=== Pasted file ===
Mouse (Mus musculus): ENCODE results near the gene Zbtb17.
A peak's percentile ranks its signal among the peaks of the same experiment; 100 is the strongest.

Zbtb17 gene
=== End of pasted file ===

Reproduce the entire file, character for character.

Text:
Mouse (Mus musculus): ENCODE results near the gene Zbtb17.
A peak's percentile ranks its signal among the peaks of the same experiment; 100 is the strongest.

Zbtb17 gene